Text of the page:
Terming the loss of the plane “a terrible tragedy”, President Barack Obama, who was on a previously scheduled visit to Delaware, said the US would help in every way possible to try to determine exact

ly what happened. He added that a first priority was to determine how many American passengers might have been on board.

Reports said that there were 23 Americans on the passenger manifest.

The crash came just one day after Washington imposed a new layer of economic sanctions on Russia for allegedly continuing to stoke the rebellion by pro-Russian activists in eastern Ukraine.

Among US complaints is that Moscow has allowed an unimpeded flow of weaponry across the border, possibly including surface-to-air missile launchers.

Earlier yesterday, Moscow had made public its dismay at the new US sanctions, with sharp comments, including from President Vladimir Putin.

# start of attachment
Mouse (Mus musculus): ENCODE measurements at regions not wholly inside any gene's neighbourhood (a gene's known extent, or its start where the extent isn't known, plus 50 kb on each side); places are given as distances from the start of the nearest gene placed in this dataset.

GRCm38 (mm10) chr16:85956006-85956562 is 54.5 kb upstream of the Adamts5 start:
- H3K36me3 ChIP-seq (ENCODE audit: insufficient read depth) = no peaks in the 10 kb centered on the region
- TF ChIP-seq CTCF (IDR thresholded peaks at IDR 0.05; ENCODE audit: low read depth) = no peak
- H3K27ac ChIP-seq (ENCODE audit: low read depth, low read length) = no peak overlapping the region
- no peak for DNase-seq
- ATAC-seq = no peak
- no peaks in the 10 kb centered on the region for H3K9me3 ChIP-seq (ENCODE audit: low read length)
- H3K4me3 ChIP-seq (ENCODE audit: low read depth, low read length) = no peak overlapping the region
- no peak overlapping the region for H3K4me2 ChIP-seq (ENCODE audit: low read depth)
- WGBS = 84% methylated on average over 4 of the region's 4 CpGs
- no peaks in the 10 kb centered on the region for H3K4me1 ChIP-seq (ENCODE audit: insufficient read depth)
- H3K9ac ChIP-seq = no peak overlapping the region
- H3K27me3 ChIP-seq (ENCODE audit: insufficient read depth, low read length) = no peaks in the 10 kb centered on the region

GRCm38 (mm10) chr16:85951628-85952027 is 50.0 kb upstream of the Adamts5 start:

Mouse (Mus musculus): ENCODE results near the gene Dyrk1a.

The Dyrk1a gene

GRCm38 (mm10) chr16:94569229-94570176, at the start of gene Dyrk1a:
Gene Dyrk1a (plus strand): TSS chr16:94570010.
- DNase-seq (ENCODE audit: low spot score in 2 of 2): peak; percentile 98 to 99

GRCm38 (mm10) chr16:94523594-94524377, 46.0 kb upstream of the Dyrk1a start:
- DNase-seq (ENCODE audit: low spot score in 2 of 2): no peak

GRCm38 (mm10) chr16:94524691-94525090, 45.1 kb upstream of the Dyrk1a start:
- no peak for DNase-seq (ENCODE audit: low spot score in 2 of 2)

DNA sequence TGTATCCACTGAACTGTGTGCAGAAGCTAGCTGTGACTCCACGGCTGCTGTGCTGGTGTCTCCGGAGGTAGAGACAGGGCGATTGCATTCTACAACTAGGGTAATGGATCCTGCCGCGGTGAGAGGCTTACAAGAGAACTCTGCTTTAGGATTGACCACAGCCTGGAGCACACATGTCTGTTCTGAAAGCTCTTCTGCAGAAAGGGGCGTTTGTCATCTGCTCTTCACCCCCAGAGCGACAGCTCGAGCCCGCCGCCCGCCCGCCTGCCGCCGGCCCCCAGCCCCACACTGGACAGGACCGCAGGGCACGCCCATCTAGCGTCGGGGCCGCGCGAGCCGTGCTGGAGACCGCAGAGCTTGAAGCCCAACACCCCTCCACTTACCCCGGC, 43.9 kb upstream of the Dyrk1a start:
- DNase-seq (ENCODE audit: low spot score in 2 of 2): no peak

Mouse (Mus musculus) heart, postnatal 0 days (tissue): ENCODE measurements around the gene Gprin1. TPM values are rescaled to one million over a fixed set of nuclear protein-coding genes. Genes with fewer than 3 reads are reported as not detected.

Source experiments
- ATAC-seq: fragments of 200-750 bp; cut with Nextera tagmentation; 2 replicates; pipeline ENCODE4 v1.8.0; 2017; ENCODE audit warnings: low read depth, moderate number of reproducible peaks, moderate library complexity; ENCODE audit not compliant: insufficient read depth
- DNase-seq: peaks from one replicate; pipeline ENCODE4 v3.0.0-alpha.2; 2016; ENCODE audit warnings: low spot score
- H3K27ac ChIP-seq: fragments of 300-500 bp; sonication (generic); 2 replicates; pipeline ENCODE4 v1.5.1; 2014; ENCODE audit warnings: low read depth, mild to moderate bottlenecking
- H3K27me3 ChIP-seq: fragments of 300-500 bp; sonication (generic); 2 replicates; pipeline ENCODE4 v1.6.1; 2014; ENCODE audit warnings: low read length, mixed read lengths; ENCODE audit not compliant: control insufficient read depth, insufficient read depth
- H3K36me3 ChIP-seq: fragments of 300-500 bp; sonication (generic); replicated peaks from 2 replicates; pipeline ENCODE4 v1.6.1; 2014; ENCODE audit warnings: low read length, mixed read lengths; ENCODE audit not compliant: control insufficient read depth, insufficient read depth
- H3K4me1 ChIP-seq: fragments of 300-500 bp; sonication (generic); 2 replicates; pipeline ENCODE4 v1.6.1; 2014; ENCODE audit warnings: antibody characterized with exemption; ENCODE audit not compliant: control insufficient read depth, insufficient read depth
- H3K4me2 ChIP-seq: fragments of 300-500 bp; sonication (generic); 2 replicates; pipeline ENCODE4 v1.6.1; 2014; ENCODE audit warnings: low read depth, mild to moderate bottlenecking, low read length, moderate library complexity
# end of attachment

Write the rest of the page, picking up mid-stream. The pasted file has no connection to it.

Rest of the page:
“As far as sanctions are concerned, they usually have a boomerang effect, and will lead US-Russia relations down a dead end,” Mr Putin said. Before leaving for Delaware, Mr Obama spoke directly with Mr Putin by telephone.

The call, which had been requested by Moscow, was ostensibly about the sanctions.

However, officials in Moscow said Mr Putin informed President Obama about the loss of the Malaysian aircraft.

The US had already made clear that still tougher sanctions were on the table in case Russia fails to defuse the situation in Ukraine.

Should any evidence emerge that the jet was hit by weaponry fired by pro-Russian forces in that country and supplied by Moscow the chances of additional measures being imposed will surely grow dramatically.

Even more serious measures would be considered, however, were it ever to be determined that it was shot down by Russian forces directly, whether intentionally or accidentally.